How can we help? Call us at 360-455-1569 or email

Nontaxed income to add back… a sad tale!

One of ‘my’ lenders (and by that I mean one who has come to my tax return analysis training and kept in touch) ran into a very hard brick wall last month trying to get a loan past an underwriter.

His borrower is a Minister and in addition to her salary, receives a minister’s housing allowance. The underwriter is counting the housing cost against her but is not giving credit for the housing allowance. The borrower has evidence of receipt for the last six years.
Minister housing allowance is nontaxed and should be added to other cashflow to determine borrower credit-worthiness.

The underwriter says no!


So I did some research to find the specific IRS publication that explains the documentation needed. The church needs to provide in a written contract the break-out between the salary and the housing allowance.

I looked in the FannieMae rules to find the instructions for counting all manner of nontaxed income. It does not stop at child support received.

So here is my ‘long’ list, and undoubtedly there are even more:

  1. Child support received
  2. Foster care payments received
  3. Wages if set aside in deferred comp (contributions are optional)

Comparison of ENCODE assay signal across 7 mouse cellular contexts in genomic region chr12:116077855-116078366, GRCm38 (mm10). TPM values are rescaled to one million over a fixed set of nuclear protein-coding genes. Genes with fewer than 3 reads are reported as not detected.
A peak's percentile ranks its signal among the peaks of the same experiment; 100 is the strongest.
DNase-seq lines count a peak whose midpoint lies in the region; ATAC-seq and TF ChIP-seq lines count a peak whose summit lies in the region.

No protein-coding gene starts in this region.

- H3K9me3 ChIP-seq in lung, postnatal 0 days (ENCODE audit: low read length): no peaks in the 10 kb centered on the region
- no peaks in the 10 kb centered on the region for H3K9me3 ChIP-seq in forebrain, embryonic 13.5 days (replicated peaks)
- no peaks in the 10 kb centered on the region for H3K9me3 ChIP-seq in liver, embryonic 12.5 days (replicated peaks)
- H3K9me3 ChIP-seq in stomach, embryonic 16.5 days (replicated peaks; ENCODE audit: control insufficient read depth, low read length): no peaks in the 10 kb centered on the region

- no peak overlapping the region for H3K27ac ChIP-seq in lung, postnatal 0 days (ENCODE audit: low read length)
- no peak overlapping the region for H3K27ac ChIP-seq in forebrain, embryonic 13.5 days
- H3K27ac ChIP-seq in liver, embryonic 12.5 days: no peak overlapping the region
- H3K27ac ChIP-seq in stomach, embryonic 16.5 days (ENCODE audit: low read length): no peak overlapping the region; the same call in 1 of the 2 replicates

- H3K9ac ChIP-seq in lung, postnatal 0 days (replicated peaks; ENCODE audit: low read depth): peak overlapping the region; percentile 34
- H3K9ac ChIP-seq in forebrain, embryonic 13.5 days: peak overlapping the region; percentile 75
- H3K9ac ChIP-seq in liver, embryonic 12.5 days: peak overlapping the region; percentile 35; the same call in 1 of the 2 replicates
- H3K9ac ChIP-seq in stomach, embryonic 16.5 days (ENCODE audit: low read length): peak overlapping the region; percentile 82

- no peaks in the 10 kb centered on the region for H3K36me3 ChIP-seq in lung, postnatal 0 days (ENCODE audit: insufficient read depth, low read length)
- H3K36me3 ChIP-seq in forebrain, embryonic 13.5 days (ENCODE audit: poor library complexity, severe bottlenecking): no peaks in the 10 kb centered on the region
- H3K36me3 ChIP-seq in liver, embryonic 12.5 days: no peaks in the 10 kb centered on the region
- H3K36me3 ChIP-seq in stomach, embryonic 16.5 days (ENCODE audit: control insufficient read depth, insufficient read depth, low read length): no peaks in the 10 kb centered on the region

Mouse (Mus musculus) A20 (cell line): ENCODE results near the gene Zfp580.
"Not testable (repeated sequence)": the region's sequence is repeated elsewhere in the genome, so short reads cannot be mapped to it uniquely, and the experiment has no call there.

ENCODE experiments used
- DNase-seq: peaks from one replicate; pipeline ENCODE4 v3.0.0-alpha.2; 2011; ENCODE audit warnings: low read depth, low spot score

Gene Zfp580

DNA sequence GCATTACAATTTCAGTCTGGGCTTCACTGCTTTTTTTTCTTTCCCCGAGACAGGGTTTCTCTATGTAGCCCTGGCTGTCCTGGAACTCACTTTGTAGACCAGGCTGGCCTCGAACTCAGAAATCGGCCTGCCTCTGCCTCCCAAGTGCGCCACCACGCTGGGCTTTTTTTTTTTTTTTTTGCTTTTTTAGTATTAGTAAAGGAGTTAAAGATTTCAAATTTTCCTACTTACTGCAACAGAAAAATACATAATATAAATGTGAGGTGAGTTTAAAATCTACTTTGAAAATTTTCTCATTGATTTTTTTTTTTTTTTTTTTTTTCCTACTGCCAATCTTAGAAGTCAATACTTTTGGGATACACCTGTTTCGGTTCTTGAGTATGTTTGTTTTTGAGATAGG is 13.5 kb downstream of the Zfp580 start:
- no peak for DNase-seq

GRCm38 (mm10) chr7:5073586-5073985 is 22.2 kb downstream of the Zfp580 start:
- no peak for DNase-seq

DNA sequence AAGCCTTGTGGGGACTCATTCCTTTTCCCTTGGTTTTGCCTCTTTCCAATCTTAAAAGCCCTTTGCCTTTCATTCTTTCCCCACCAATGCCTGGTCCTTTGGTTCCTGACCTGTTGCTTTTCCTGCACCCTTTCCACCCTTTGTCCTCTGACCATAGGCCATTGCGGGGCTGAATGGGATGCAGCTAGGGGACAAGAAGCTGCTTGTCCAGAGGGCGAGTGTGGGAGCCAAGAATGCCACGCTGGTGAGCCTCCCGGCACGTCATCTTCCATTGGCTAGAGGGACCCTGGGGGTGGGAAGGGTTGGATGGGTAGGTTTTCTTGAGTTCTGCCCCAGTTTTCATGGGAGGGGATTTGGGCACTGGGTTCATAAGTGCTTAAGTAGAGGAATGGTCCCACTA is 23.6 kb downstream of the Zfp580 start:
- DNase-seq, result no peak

4. Wages paid to active-duty military in Iraq or Afghanistan
  5. Tax-exempt interest
  6. Untaxed portion of Social Security received
  7. Untaxed portion of IRA distributions
  8. Untaxed portion of Pension distributions
  9. Some disability income
  10. A portion of contracts or notes receivable (get the contract)
  11. Sales on a Native American Reservation
  12. Gifts (may be taxed to the giver)
  13. Life Insurance proceeds
  14. Reindeer Herd Income (or so a lender from Alaska told me…I did not check this one out.)
  15. And yes, Minister Housing Allowance!

I am not suggesting that you assume that all of these are easily documented or even recurring. Gifts might be a hard sell. Contracts receivable may only be another few months.  Child support received quits at age 18 typically.

But minister housing allowance with adequate proof? Give me a break!

What else is on your list?

About the Author
Linda Keith CPA is an expert in credit risk readiness and credit analysis. She trains banks and credit unions throughout the United States, both in-house and in open-enrollment sessions, on Tax Return and Financial Statement Analysis. She is in the trenches with lenders, analysts and underwriters helping them say "yes" to good loans. Creator of the Tax Return Analysis Virtual Classroom at, she speaks at banking associations on risk management, lending and director finance topics.